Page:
Guide to Child Support: How It’s Calculated and More
When a couple divorces, their children are one of the most important considerations of the family court system.
Both parents are required by law to provide financial support for their children until they become adults. Child support is the court-ordered amount paid by one parent, typically the noncustodial parent, to the custodial parent to make sure both parents share this responsibility fairly.
If you are a parent navigating a divorce, it’s important to understand how child support may affect you, what factors are used to calculate it, and what you can and cannot do to change or enforce it.
How much child support will I pay or receive?
The main goal of child support is to help children receive the same standard of financial care they would have if their parents were still together. But family laws vary from state to state, and so does the way child support is calculated.
Depending on where you live, child support may be calculated based on two models. While most states calculate child support in proportion to each parent's income (income shares model), some take a percentage of the noncustodial parent’s income alone (percentage of income model). Still others use hybridized versions of either.
Even if you share custody of your children, one parent will generally still be responsible for paying child support to the other. In this case, the terms of your shared custody would be an important consideration when support is calculated.
Variables that may help determine child support amount
While the most significant factor in calculating child support is income, the court may factor in other variables, such as the following:
- Your custody arrangements
- How much time each of you spends with your child
- Your children’s ages
- Other income either parent receives, such as commissions, bonuses, disability, unemployment, or pensions
- Which parent provides health insurance for the child
- Which parent pays for daycare, education, or specialized needs
- If either parent pays or receives child support or alimony from a previous marriage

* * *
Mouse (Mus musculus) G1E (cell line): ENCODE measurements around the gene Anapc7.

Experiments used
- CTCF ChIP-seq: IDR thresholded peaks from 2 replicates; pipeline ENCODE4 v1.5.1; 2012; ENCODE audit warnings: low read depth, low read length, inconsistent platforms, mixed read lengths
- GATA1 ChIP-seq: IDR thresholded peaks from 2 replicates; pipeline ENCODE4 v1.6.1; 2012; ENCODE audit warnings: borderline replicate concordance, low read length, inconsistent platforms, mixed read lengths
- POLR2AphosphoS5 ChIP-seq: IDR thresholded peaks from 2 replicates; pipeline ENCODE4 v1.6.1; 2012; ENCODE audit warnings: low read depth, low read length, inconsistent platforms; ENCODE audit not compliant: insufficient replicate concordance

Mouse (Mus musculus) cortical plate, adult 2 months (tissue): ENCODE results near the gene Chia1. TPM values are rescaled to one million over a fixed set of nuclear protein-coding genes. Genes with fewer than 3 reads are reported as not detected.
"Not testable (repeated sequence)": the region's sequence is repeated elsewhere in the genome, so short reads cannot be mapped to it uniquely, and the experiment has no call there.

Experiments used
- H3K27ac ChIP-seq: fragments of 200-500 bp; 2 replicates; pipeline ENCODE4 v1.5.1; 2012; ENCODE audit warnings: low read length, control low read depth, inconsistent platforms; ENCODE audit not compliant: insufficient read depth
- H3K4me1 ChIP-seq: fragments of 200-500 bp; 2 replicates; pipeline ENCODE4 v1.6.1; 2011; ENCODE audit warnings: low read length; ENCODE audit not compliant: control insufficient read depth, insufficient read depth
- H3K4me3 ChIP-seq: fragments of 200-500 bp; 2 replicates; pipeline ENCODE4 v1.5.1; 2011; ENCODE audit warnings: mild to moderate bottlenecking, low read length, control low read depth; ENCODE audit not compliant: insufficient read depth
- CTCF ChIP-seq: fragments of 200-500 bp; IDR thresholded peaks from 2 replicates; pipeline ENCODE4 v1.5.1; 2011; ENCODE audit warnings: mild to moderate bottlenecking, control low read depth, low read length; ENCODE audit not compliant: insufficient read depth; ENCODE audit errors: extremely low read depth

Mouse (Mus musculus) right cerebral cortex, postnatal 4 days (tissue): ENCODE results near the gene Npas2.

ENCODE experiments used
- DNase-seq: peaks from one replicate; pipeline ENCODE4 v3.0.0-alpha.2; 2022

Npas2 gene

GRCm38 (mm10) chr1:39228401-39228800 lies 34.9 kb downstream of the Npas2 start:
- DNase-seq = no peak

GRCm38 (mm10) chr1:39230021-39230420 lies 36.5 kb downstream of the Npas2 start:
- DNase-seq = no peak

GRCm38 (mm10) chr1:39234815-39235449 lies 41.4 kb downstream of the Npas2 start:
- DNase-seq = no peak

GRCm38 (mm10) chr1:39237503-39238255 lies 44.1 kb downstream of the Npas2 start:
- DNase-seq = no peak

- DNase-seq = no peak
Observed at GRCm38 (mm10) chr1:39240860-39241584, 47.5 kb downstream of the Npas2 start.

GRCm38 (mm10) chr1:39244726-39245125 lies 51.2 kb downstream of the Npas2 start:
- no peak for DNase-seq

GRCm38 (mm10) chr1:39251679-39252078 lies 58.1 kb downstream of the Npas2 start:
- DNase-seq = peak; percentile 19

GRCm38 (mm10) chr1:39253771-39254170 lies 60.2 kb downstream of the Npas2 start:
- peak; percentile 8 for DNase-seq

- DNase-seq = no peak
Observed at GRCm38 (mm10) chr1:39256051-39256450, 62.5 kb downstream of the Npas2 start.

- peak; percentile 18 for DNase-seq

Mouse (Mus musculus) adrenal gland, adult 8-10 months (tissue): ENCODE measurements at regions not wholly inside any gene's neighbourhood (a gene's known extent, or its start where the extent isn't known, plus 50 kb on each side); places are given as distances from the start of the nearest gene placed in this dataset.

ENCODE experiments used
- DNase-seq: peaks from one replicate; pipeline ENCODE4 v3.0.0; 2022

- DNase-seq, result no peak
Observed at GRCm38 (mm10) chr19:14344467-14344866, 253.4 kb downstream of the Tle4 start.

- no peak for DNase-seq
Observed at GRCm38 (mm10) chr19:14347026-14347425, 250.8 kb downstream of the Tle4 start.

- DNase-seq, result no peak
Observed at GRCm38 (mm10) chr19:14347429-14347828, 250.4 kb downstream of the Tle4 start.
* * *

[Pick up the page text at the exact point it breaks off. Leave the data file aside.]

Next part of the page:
- If either parent is responsible for children from another marriage
- If either parent is remarried or lives with a new partner that contributes to the expenses of the household
In each case, the court will have the final say as to what will be considered in the calculation.
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Can I choose my own child support amount?
Couples who work together amicably may be able to negotiate their own child custody agreement within reason. However, this would still need to be reviewed and agreed to by the court.
The judge will want to make sure of the following:
- Both parents fully understand their child support rights
- Both parents fully understand what the support amount would be under the state’s guidelines
- Neither parent feels pressured or forced to agree to the new amount
- Neither parent has applied for or receives public assistance
- Both parents and the court feel the agreed-upon support is in the child’s best interest
How will I receive or pay child support?
Once a child support order is established, it will be coordinated through your state’s agency that monitors child support.
In most cases, child support funds are withheld from the responsible parent’s income and paid through the agency or directly into the other parent’s bank account. There are advantages to this method since it doesn’t require parents to have contact in the exchange, which can be helpful if the divorce has been contentious. It also holds the paying parent accountable for late or missing payments.